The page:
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Value of Water: How are beetles affecting water?

Posted: Wednesday, Jan 23rd, 2013




This is the first in a yearlong series that is part of “The Value of Water” education campaign in the San Luis Valley.



By MIKE BLAKEMAN

VALLEY — The spruce beetle infestation continues to spread across the upper Rio Grande and Conejos River Watersheds and has now moved into the upper reaches of Saguache, La Garita and Carnero Creeks. Since 2005, approximately 65-70 percent of the spruce-fir forests that cover the Rio Grande National Forest have been infested by the beetles.

The spruce-fir forest is a high elevation forest composed primarily of Engelmann spruce and subalpine fir trees. This forest type grows up to tree line and covers about 31 percent of the Rio Grande National Forest. The spruce beetles mainly attack Engelmann spruce, although they will sometimes infest blue spruce, which grow at lower elevations. Not all the trees will succumb to the beetle infestations, as the subalpine fir and most of the Engelmann spruce smaller than five inches in diameter will survive.

Some people have theorized that the spruce beetle epidemic is a result of climate change, but it is hard to definitively make that connection. It appears that three factors combined to create the perfect conditions that allowed the population of this native beetle to explode.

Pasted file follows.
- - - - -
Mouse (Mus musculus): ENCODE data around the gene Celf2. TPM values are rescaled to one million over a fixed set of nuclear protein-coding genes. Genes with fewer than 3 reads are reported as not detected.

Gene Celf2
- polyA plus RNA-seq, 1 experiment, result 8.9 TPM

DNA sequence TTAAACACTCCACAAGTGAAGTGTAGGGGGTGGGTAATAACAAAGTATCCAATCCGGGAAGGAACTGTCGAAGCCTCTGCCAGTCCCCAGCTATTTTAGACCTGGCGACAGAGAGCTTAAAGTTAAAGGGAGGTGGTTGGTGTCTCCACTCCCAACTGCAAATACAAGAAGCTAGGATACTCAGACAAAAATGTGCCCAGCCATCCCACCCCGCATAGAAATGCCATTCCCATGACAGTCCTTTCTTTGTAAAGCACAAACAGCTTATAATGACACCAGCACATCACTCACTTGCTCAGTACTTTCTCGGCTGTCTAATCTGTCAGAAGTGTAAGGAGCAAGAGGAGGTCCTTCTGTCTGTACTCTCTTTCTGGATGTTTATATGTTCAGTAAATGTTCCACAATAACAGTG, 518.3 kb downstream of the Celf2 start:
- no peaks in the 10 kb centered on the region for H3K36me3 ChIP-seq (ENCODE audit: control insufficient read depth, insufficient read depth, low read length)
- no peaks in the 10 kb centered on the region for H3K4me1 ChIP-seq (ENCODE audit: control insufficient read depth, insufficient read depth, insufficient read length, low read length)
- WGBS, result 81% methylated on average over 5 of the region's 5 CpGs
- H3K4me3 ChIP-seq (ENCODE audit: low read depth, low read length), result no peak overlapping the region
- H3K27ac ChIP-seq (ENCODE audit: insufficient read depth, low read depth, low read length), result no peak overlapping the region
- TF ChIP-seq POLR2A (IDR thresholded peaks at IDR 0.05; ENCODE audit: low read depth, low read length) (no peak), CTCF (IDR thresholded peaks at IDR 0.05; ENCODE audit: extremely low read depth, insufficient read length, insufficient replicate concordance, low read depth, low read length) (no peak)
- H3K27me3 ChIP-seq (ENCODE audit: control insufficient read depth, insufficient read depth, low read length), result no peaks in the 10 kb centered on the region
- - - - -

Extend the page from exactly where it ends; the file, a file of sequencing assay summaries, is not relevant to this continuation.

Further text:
The first factor is that the Rio Grande National Forest was composed of many large, dense stands of mature Engelmann spruce trees. Spruce beetles are naturally found in these stands of trees because they can successfully attack the less vigorous old trees without being pushed out by pitch.

The second factor is that these stands of older trees often contain more disease and are less wind firm. More trees tend to blow down in these areas as rot moves into the trees root systems and trunks. Over the last decade, strong wind events have blown down large patches of old trees providing perfect habitat for the beetles to expand their populations. The beetles thrive in these types of areas because the wind-thrown trees can’t push the beetles out with pitch.

The third factor reared its head in 2000 and 2002 when a severe drought hit the Southwest allowing the beetles to move from the blowdown into what were previously healthy trees. Once again, the reason the beetles were able infest these trees is because the trees were not able to pitch-out the beetles; there simply was not enough water in the soil for the trees to produce pitch. This allowed the population of spruce beetles to grow to a level where they could overwhelm the defenses of trees even after they had recovered from the drought. Now the spruce beetle infestation has turned into a landscape level epidemic that probably won’t stop until the beetles have run out of food. It’s important to note that this is a natural event; it has probably happened here before.